Each of these core pillars of wellbeing is inextricably linked and must be supported by healthy and accountable practices to ensure employees are able to replenish and re-balance, in order to enjoy sustained positive health.


An employee’s state of wellbeing directly impacts their ability to engage and contribute at work. A hands-off approach where an employee should address their wellbeing on their own time and remit, no longer applies.


The best leaders understand that in order for a business to remain healthy, its entire team has to be healthy; and the best leaders assume the responsibility for the health of the whole business.


As a Good Shepherd, a leader puts in place frameworks, resources and measurability, to ensure the sustainable health of their business and employees; helping their employees feel supported and connected, so they can cohesively work together in unity, with shared purpose and vision.


Easy to integrate tools and simple practices; for example, taking time out for conscious breathing in moments of high stress, can help all workers release cortisol and regain clarity, focus and perspective[3].

Safeguarding, training and the creation of peer wellbeing officers, provide a supportive safety net for employees who are encountering challenges to mental and emotional health.


Employees who see that their leaders and businesses value them, value the business in return; remaining loyal and committed even in the face of challenge and uncertainty.




The wise business leader understands that there is only one healthy choice to be made. Investment in a whole human approach to wellbeing for employees will lead to better returns on all aspects of the business.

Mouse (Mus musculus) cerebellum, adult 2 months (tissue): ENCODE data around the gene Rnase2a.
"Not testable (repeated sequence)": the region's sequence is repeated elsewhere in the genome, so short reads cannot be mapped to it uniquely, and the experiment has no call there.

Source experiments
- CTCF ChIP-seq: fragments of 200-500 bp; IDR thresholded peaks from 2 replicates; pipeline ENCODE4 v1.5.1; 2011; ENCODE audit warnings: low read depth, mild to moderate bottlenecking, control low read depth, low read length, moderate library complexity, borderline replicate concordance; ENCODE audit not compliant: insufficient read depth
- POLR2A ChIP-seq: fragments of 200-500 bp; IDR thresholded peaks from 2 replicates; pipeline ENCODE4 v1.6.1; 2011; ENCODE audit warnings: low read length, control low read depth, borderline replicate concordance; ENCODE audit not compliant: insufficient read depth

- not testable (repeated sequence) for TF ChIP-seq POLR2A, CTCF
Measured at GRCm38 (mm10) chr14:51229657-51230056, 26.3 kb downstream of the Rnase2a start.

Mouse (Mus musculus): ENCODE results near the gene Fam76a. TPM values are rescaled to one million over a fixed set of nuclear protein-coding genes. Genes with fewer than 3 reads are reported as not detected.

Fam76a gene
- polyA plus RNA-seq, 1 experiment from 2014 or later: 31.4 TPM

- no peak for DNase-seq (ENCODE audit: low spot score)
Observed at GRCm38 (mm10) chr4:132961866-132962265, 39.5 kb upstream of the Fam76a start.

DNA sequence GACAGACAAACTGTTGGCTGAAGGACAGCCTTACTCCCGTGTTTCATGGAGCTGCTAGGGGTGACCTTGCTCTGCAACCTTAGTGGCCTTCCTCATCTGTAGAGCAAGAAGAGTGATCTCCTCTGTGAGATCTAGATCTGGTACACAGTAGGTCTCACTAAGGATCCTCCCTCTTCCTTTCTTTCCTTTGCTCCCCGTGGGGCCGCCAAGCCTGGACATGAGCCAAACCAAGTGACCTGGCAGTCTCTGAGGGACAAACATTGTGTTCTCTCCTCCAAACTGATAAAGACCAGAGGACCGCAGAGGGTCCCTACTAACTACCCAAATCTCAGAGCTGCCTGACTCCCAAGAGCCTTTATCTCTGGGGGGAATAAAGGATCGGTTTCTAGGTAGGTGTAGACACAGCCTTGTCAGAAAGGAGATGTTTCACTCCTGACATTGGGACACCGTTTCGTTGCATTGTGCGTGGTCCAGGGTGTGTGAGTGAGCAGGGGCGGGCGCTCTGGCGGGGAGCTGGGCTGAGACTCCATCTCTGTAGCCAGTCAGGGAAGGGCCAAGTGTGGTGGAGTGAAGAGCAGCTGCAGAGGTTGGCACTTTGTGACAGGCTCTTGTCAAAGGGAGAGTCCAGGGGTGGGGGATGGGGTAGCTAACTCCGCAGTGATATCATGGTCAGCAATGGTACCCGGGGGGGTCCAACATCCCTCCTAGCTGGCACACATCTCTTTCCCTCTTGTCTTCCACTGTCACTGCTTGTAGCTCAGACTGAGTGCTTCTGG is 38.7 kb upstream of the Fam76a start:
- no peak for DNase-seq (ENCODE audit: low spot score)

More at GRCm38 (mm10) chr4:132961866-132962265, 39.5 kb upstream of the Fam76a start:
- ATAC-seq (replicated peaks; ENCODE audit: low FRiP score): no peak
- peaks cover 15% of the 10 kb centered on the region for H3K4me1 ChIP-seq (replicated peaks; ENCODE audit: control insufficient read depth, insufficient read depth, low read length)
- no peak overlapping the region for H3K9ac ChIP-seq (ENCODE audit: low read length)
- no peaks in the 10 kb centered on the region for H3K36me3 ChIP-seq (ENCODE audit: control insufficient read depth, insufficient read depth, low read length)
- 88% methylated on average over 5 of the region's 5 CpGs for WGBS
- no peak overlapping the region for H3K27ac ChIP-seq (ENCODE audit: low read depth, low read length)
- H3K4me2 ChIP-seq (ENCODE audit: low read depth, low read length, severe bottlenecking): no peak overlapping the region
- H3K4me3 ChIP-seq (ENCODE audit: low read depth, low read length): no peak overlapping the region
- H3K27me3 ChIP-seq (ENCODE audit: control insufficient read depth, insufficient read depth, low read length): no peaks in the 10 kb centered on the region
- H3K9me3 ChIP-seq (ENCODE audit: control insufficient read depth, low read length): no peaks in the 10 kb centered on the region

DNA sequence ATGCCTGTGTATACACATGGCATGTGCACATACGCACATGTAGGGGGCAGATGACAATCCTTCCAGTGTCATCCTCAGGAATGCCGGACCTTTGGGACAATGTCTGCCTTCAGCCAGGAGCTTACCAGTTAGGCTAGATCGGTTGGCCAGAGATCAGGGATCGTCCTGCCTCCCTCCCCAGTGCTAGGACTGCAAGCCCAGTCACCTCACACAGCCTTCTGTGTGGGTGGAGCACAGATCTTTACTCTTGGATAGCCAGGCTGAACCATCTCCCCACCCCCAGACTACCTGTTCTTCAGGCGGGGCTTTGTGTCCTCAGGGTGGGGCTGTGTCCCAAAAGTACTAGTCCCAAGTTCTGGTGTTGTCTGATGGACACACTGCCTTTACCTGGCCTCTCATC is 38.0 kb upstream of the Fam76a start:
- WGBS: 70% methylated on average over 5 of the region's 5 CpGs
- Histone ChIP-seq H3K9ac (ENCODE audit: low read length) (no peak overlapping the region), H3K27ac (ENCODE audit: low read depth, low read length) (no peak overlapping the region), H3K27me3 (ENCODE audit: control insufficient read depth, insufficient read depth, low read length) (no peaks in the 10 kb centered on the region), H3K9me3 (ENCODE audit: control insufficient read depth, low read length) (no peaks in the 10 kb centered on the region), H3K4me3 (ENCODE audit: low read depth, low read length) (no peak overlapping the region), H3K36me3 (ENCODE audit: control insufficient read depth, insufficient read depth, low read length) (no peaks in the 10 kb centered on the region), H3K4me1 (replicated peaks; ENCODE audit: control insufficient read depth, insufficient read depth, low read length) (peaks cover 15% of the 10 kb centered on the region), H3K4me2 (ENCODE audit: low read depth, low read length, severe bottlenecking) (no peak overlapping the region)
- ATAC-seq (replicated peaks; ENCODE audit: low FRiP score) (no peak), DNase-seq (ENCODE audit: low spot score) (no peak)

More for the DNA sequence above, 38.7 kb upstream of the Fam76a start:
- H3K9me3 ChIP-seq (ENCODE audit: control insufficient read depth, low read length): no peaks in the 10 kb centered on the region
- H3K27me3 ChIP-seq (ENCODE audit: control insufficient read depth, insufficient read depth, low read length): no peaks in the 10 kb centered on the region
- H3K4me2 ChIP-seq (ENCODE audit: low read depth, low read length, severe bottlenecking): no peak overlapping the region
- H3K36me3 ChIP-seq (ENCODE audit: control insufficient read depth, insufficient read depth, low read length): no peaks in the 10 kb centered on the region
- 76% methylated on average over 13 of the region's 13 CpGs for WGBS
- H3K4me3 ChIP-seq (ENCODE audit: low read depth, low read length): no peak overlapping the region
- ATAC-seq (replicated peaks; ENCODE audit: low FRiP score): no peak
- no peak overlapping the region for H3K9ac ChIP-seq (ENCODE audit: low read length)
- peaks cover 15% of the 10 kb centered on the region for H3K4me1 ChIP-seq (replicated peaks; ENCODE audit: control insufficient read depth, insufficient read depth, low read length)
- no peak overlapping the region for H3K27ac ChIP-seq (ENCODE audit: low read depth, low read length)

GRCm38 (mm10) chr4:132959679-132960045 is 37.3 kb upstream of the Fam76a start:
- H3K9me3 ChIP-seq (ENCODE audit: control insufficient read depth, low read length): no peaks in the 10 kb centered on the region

Investors, consumers, and existing and potential employees will measure and assess leaders’ and businesses’ overall value and contribution to the wellbeing of the world.


This undeniable call to action offers a valuable opportunity for business leaders to fulfil the full extent of their leadership roles and responsibilities, and be the Good Shepherd in the fullest sense of the words.

[2] 4 Serafeim, G. (2014). Turning a Profit While Doing Good: Aligning Sustainability with Corporate Performance. Brookings Institution. Khan, M. Soon, Serafeim. (2015). Corporate Sustainability: First Evidence on Materiality. Cambridge: Harvard Business School.

[3] (Psychophysiological Effects of Breathing Instructions for Stress Management Applied Psychophysiology and Biofeedback, 2007, Volume 32, Number 2, Page 89 Ansgar Conrad, Anett Müller, Sigrun Doberenz

About the Author

Annabel Wilson is Founder of Living Ashram, www.livingashram.com/, a profit for purpose business created on the belief that businesses can be a powerful force for good. Providing an app based, science and evidence based, root level up, Whole Human Approach to wellbeing toolkit, the company empowers business leaders to foster positive change and create engaged, motivated, thriving teams. With an MBA from London Business School, Annabel has more than 20 years experience at multinationals and mid-sized companies, including Hewlett-Packard, LVMH and Batey Ads (WPP), as well as start-ups at founder and senior management level. Annabel’s commitment to wellbeing extends beyond businesses. As a trustee on the board of Kidscape charity and a member of the leadership council for UNESCO’s Voices of Future Generations, she supports valuable initiatives that enable children to grow up in a world free from harm.